Why the First Amendment is America in a nutshell
The ability to say what we want, when we want, is an important part of American democracy.
Before joining The Fletcher School, Professor Monica Duffy Toft taught at Oxford University’s Blavatnik School of Government and Harvard University’s John F. Kennedy School of Government. While at Harvard, she directed the Initiative on Religion in International Affairs and was the assistant director of the John M. Olin Institute for Strategic Studies. She was educated at the University of Chicago (MA and PhD in political science) and at the University of California, Santa Barbara (BA in political science and Slavic languages and literature, summa cum laude). Prior to this, she spent four years in the United States Army as a Russian linguist. Monica’s areas of research include international security, ethnic and religious violence, civil wars and demography.
Her most recent books include: Securing the Peace (Princeton, 2011); Political Demography (Oxford, 2012); and God’s Century (Norton, 2012). In addition she has published numerous scholarly articles and editorials on civil wars, territory and nationalism, demography, and religion in global politics.
Monica is a research associate of the Blavatnik School of Government at the University of Oxford and at Harvard Kennedy School’s Belfer Center for Science and International Affairs. She is a supernumerary fellow at Brasenose College, University of Oxford, a Global Scholar of the Peace Research Institute Oslo, a member of the Council on Foreign Relations, the Minorities at Risk Advisory Board and the Political Instability Task Force. In 2008 the Carnegie Foundation of New York named her a Carnegie Scholar for her research on religion and violence, in 2012 she was named a Fulbright scholar, and most recently served as the World Politics Fellow at Princeton University.
Monica Duffy Toft: So I’ve been asked to choose an amendment that I think is important and valuable, and so I think: the First Amendment.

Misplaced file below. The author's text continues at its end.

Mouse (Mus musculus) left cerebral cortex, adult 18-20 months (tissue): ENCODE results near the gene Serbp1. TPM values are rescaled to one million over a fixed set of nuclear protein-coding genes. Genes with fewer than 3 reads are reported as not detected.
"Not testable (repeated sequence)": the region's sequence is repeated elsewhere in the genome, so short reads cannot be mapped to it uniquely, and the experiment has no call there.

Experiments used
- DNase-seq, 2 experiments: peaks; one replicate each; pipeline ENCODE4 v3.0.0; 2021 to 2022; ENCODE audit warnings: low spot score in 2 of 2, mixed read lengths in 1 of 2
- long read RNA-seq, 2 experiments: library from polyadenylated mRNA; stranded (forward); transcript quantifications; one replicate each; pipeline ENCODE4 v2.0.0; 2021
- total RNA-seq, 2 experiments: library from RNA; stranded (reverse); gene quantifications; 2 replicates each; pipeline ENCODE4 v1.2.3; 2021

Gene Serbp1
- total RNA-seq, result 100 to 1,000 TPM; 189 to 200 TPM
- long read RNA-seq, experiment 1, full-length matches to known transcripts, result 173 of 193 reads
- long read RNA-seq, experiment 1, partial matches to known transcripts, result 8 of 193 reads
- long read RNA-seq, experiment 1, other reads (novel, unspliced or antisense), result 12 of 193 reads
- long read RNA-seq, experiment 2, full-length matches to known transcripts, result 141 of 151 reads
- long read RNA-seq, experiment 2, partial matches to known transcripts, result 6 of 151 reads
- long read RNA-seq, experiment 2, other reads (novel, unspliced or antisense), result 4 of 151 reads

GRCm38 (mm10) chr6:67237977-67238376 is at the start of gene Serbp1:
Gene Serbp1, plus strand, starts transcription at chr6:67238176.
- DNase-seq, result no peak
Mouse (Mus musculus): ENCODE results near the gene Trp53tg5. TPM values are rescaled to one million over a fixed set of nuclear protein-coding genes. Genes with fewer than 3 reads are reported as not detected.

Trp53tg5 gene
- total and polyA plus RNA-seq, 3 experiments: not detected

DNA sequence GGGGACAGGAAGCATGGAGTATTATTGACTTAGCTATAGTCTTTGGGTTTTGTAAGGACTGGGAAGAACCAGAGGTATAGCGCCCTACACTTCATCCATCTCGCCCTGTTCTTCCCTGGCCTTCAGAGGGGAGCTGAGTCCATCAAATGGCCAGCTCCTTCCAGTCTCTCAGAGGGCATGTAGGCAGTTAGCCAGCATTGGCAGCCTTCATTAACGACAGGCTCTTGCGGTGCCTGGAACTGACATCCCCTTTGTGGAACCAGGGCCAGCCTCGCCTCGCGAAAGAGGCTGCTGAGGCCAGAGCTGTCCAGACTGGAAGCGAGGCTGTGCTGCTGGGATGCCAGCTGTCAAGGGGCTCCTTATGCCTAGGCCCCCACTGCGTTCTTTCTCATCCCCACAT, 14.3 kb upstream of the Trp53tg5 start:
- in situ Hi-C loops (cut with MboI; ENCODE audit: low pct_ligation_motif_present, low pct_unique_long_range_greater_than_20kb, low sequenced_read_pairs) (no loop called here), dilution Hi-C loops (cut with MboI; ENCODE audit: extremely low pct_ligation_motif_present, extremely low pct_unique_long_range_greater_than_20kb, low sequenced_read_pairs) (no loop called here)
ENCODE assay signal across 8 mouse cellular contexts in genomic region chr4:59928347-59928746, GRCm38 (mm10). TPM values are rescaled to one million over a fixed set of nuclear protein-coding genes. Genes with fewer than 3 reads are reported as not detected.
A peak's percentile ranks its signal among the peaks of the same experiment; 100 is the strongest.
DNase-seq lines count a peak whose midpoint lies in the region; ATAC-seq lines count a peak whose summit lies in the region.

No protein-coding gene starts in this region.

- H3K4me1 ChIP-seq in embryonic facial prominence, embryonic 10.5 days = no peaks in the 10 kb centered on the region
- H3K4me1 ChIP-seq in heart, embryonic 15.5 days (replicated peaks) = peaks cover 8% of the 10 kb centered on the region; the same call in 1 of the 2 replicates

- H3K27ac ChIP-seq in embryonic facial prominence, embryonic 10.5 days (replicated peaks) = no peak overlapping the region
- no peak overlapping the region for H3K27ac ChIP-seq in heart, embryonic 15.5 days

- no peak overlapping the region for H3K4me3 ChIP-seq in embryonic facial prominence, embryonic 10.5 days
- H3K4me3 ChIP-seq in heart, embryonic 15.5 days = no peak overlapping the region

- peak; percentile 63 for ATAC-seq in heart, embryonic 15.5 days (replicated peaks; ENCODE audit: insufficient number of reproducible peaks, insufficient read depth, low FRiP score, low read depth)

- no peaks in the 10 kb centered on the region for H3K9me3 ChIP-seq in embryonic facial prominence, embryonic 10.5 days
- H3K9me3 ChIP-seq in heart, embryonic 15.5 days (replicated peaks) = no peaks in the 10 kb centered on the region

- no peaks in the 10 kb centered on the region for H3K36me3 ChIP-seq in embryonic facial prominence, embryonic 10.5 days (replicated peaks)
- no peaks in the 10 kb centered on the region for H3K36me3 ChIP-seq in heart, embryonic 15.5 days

And it’s not only because it’s the First Amendment, it’s what it says.
And it says “Congress shall make no law respecting an establishment of religion, or prohibiting the free exercise thereof; or abridging the freedom of speech, or of the press; or the right of the people peaceably to assemble, and to petition the government for a redress of grievances.”
And I think from the Constitution this sets up the rest of the Constitution about what it means to be an American citizen and the value of our individual liberties because it sets us apart. As individuals we have the right to speech, we have the right to association, we have the right to religion, we can think, we can act, we can associate freely.
And as a scholar of international relations, when you poll people around the world and they ask, “What is it that you think is most important about the United States that you think sets the United States apart,” more often than not people point to the First Amendment and to the freedom of speech, the freedom of assembly, the freedom of religion as first and foremost what makes the United States special—that we privilege individuals as citizens, and our Constitution protects that.
We need to keep that in mind as citizens, and I have to tell you around the world people acknowledge that and respect that about the United States.
I really have a hard time with this this idea of freedom of assembly and freedom of speech regardless of the nature of that speech.
I mean there are exceptions to that, about whether it promulgates violence or potentially promulgates violence, and I tend to come down on the liberal side, that people should have freedom of speech—and that as defender of the First Amendment of the Constitution that then you need to redouble your efforts to make sure that, if you fear that this is going to lead to violence, conflict, that you redouble your efforts and have police and you make arrests and you say “you’ve overstepped your boundaries.”
So I tend to be somebody who says, “Let them assemble, let them have their freedom of speech, and redouble your efforts and take measures to ensure that that can happen.”
The ability to say whatever we want about whomever we want is a big deal, which is why free speech is the cornerstone of American democracy. But what if that free speech incites hate or violence? Bring it on, says Monica Duffy Toft, Professor of International Politics at Tufts University. After all, you can't throw out the whole idea of free speech just because you don't agree with what someone is saying — that's the whole point of the First Amendment of the Constitution. Even if it's hate speech, the idea that it can happen is more important to uphold than the words themselves. Toft posits to "Let them assemble, let them have their freedom of speech, and redouble your efforts and take measures to ensure that that can happen." For more information, visit charleskochfoundation.org.
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